Before I came to The Washington Post, a mentor of mine asked me how I planned to approach my new job.
I’m going to work like crazy, I told him. I’m going to arrive early and stay late. I’m going to volunteer for any and all assignments. I’m going to ... .
Everybody thinks they work hard, he counseled. You have to work smart.
Better advice I have rarely received.
I started off with my head down, plowing away. I thought I was working hard but I didn’t realize how good I had it.
I remember once complaining about how much work I had on my plate: I had to edit two A1 stories on deadline!
Oh, those were the days.
We thought daily newspapers were high-tempo journalism.
Now, we live in the age of 24-hour Internet news cycles, where there is a premium on being fast and thorough — and lean.
I used to say, pile it on, try to make me break.
Now, I know better.
I’ve had to learn how to prioritize and multitask.
I don’t just make lists anymore; I make lists of lists.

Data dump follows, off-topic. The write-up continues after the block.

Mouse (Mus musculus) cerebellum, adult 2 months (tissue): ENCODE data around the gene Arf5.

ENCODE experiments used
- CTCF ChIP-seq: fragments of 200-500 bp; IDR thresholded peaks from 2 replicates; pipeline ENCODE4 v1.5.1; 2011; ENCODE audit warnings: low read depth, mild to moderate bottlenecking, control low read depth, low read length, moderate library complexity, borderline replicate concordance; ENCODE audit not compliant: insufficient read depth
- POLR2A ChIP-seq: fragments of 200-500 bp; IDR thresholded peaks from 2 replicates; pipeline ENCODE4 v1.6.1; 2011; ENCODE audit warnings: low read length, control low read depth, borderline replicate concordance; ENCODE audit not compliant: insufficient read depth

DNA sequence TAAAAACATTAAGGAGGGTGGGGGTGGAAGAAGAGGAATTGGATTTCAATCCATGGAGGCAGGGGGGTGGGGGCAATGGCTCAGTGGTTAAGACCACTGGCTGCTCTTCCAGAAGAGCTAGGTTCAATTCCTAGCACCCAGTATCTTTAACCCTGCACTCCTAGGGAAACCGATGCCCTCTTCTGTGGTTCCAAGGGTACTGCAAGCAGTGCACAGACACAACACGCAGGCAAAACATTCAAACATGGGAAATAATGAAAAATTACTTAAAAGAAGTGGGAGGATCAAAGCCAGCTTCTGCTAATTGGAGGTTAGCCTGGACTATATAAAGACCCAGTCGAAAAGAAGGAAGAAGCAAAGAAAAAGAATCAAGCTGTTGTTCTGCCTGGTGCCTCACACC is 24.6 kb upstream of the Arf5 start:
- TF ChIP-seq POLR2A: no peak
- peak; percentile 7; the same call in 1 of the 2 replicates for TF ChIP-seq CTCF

And I’m not alone. Inevitably when I make my rounds in the local business community, I hear people talk about how they are toiling harder than ever.
Few expect that to change any time soon.
Indeed, the unemployment rate may be ticking down, but much of the new hiring is mostly to replace key people or to pursue can’t-miss opportunities.
It’s almost as if we have settled into a new hyper-productive reality. Hard work is the new status quo.
As a result, job creation becomes more dependent on company creation, which is why there is so much talk these days about policies to support innovation and entrepreneurs and small businesses.
It also means the task of nurturing talent becomes all the more important.
It’s easy to appear busy. The employees who make a difference are the ones who can think strategically and optimize their efforts for the greatest good.
They are the ones who can work smart.